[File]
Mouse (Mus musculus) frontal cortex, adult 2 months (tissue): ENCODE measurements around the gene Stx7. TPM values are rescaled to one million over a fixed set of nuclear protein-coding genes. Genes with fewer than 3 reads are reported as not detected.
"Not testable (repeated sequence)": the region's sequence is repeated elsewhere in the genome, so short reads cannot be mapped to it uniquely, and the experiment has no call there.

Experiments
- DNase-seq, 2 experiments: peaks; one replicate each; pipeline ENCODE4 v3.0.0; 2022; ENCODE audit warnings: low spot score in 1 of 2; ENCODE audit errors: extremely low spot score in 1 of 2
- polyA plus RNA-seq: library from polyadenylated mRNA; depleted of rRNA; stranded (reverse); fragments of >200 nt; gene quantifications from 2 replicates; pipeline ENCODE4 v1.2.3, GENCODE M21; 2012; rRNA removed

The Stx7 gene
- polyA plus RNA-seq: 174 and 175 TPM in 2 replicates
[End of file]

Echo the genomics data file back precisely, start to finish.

Mouse (Mus musculus) frontal cortex, adult 2 months (tissue): ENCODE measurements around the gene Stx7. TPM values are rescaled to one million over a fixed set of nuclear protein-coding genes. Genes with fewer than 3 reads are reported as not detected.
"Not testable (repeated sequence)": the region's sequence is repeated elsewhere in the genome, so short reads cannot be mapped to it uniquely, and the experiment has no call there.

Experiments
- DNase-seq, 2 experiments: peaks; one replicate each; pipeline ENCODE4 v3.0.0; 2022; ENCODE audit warnings: low spot score in 1 of 2; ENCODE audit errors: extremely low spot score in 1 of 2
- polyA plus RNA-seq: library from polyadenylated mRNA; depleted of rRNA; stranded (reverse); fragments of >200 nt; gene quantifications from 2 replicates; pipeline ENCODE4 v1.2.3, GENCODE M21; 2012; rRNA removed

The Stx7 gene
- polyA plus RNA-seq: 174 and 175 TPM in 2 replicates